Litigation is an engine room of firms’ earnings but many clients, keen to keep a grip on the purse-strings, are forcing a reworking of fee arrangements
Ever since The Lawyer launched the Global Litigation Top 50 in November 2008 it has focused on the money. For the past five years, neatly kicking off in time to coincide with the start of the global financial meltdown, we have ranked the world’s 50 largest disputes practices by their revenue.
And how’s this for an indicator? Each year since 2011 the total revenue generated by the top 50 firms has grown by $1.5bn (£900m) – a rise of 14 per cent over the period. Since 2008, when we began tracking global litigation revenue, the total has grown by 25.5 per cent, from $19.389bn to this year’s $24.35bn.
No wonder many of the world’s top firms have made bulking up their litigation and arbitration teams a strategic priority, a trend reflected in the changing make-up of the Top 50 list and the growing size of teams in the seven disputes hotspots The Lawyer tracks (London, New York, Paris, Hong Kong, Washington DC, Singapore and Geneva).
But this year, as part of a significant overhaul of the Litigation Top 50, we have taken that theme of focusing on the money a bit further. We have looked a little more closely at the fees generated by heavyweight cross-border litigation and arbitration teams asking how, in these costs-constrained days, top firms are re-engineering their practices to win and hang on to premium work.
In other words, during this year’s research we asked firms to tell us precisely how flexible they are being when it comes to the economics of litigation. What are they offering in the way of alternative fee arrangements (AFAs)? Is third-party funding a growing part of their offering? And where does legal process outsourcing (LPO) fit into the mix, if at all?
But there’s more. This year we also probed into the flipside of this equation. For the first time in the Global Litigation Top 50 we have surveyed the world’s leading in-house lawyers to find out what they are looking for from their external lawyers in terms of fees. Most agree they are looking for lower fees and certainty about costs, but what else?
The results of these two related but separate research projects are contained within this year’s Global Litigation Top 50. And, as if that was not enough, for the first time the data is being made available as a digital benchmarking tool online.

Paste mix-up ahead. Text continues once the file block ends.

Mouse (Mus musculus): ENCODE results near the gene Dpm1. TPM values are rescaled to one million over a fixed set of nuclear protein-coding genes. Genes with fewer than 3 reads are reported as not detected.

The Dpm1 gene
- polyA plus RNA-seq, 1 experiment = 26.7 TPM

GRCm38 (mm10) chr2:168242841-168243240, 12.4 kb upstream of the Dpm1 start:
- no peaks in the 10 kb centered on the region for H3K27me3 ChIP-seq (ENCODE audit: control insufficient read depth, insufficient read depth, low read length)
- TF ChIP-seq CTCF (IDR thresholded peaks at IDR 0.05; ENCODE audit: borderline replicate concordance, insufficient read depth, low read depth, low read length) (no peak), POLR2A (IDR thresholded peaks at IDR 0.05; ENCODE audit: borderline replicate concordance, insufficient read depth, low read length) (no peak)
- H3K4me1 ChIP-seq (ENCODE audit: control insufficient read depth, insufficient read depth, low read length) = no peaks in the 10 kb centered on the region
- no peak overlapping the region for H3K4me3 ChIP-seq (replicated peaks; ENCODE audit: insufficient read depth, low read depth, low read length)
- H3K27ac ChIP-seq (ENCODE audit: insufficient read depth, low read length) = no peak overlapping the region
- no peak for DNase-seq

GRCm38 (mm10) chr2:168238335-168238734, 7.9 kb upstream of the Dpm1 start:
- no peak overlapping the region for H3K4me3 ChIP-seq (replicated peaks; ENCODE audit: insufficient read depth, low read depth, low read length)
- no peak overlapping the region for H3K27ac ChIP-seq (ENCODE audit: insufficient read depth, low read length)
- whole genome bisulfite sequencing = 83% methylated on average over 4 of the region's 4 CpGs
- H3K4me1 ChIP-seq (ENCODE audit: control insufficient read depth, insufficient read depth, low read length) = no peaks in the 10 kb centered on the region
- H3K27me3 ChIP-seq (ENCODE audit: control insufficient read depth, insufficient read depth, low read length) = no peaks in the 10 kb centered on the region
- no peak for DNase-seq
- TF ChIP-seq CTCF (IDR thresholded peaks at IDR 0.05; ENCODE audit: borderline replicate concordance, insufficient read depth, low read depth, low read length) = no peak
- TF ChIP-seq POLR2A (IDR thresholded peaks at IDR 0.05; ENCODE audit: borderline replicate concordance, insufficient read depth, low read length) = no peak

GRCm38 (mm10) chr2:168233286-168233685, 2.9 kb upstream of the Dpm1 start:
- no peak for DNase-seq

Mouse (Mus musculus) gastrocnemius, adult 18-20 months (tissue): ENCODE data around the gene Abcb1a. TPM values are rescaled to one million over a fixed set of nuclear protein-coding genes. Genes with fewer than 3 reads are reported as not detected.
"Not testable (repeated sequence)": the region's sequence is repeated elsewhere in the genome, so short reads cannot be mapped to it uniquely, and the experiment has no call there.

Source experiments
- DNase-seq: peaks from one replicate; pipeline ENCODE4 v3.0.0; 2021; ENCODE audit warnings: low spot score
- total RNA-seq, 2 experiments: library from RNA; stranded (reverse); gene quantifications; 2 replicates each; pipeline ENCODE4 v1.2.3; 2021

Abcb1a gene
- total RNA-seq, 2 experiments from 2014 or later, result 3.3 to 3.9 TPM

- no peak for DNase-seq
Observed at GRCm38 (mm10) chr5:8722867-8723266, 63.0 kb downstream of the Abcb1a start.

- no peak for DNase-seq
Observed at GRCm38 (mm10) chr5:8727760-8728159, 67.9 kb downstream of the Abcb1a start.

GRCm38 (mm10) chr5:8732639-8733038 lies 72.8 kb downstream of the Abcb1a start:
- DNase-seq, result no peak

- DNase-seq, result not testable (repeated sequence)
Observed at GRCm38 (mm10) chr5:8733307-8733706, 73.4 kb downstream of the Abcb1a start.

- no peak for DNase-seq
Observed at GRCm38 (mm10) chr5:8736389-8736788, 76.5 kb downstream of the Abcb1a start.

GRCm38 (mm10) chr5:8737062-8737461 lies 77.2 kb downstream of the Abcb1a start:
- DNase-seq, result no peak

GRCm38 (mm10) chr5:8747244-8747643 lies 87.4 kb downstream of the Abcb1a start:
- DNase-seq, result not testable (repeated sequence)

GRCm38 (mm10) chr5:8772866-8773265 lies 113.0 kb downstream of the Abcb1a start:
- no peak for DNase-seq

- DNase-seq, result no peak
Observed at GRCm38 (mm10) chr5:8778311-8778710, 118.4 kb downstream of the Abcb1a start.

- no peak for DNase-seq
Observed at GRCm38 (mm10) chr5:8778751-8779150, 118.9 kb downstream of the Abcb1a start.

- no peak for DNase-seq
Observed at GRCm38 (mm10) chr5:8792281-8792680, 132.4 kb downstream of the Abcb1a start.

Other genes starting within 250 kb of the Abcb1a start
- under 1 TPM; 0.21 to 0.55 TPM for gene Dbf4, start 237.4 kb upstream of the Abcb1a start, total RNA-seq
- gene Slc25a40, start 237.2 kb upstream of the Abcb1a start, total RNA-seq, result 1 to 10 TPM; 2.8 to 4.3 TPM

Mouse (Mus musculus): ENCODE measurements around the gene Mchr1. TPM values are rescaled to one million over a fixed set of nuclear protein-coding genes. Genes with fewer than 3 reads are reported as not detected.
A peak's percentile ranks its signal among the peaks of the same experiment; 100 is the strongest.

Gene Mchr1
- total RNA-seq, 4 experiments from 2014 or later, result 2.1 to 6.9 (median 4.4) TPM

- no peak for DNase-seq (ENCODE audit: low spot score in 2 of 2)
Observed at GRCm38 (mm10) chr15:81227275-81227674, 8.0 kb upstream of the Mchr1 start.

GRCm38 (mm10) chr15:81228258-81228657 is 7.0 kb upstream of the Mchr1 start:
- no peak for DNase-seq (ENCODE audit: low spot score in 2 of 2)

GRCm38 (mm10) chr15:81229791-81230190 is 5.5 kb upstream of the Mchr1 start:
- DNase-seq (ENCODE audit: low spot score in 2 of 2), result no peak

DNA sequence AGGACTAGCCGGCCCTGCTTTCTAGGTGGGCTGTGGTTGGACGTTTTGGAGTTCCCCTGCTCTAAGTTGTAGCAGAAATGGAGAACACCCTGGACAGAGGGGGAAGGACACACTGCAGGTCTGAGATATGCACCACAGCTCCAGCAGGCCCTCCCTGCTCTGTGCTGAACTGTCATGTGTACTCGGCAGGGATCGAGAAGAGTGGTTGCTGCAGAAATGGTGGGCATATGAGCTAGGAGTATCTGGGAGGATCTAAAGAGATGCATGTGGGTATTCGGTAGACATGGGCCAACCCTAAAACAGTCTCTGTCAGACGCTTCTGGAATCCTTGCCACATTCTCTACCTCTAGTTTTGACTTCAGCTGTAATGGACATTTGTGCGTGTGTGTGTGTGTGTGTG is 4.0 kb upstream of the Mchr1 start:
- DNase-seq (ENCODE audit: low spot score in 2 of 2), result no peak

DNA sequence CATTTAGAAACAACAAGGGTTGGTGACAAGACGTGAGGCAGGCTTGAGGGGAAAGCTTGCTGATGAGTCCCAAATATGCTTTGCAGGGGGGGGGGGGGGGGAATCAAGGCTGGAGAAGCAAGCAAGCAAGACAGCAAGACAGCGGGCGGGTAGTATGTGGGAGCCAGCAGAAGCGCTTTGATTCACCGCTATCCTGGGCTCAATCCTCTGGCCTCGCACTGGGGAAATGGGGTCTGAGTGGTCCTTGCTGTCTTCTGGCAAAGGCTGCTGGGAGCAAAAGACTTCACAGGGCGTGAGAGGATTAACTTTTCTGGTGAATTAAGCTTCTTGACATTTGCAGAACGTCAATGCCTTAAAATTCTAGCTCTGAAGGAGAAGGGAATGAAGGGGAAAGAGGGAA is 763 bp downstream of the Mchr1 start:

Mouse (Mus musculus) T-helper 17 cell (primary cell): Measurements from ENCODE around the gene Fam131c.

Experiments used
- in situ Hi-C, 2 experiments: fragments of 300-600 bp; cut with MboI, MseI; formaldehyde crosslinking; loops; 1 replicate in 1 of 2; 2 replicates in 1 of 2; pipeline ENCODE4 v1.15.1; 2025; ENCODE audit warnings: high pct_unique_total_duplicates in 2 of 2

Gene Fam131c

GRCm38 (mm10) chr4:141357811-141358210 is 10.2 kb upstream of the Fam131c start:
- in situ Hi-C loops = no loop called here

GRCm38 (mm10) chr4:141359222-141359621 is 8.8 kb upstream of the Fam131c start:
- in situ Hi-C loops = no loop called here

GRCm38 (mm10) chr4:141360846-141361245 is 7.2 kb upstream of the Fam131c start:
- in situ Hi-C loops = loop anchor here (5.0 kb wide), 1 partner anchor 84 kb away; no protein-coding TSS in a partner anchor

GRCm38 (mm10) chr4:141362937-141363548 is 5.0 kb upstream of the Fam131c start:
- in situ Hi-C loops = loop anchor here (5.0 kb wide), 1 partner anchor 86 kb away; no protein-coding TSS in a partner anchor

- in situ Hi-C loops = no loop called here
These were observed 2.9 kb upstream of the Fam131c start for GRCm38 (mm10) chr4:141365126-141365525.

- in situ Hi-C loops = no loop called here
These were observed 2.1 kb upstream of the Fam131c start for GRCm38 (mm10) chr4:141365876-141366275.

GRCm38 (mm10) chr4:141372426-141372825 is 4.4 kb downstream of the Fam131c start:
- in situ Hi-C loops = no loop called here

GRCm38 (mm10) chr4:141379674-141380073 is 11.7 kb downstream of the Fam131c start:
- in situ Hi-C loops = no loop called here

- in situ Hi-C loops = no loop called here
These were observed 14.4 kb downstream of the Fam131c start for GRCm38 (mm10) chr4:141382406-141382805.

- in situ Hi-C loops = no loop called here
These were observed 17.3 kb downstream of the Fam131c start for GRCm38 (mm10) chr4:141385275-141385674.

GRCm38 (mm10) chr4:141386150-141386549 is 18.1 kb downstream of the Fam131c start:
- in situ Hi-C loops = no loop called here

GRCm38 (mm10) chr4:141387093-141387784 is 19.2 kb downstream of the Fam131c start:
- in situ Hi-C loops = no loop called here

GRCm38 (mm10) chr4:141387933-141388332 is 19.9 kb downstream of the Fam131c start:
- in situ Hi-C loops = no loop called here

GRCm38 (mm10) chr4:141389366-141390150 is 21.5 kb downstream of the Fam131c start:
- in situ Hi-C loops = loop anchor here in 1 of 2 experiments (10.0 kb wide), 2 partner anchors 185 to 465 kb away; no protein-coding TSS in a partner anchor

Getting it wrong
“Keeping costs proportionate in litigation in the UK is a real challenge and somehow we’re getting it wrong – I’ve conducted litigation in a number of jurisdictions and, aside from the US, we are the most expensive.”
So says Simon Rose, head of corporate legal affairs and group property at United Biscuits (UK). And he’s hardly alone. Even lawyers at some of the world’s biggest – and richest – companies have at least one eye on the costs when litigating.
“For the past several years we’ve met our goal of using some type of AFA in 90 per cent of our new cases,” says David Howard, deputy general counsel for litigation and antitrust at Microsoft. “Discounted rates are more or less a given, so we wouldn’t consider them an AFA. So, we’d look for a ‘not to exceed by’ phase; or fixed fees; or fixed fee with some uplift potential. We’ve done straight contingency in some cases. The most prevalent is the ‘not to exceed by’ phase or fixed fees. Also, package deals for a group of cases.”
The subject of AFAs is hardly new. Indeed, one UK managing partner recalls reading an article on whether or not they are a good thing for law firms “that was published in 1965”.
But it is fair to say the past five years’ market turmoil have placed them squarely at the top of many in-house lawyers’ minds. Consequently, they have rocketed up the agendas of litigation teams in law firms.
“These days, clients are looking for some degree of certainty when it comes to costs, although it can be difficult to provide in the litigation context,” says London head of Kirkland & Ellis’ litigation and arbitration group, Chris Colbridge, who adds a note of caution: “You might be able to quote a range, but when you explore the merits of the case, realise the number of documents or size up your opponent and their legal team, it’s difficult to say to what expense you’re going to be put.”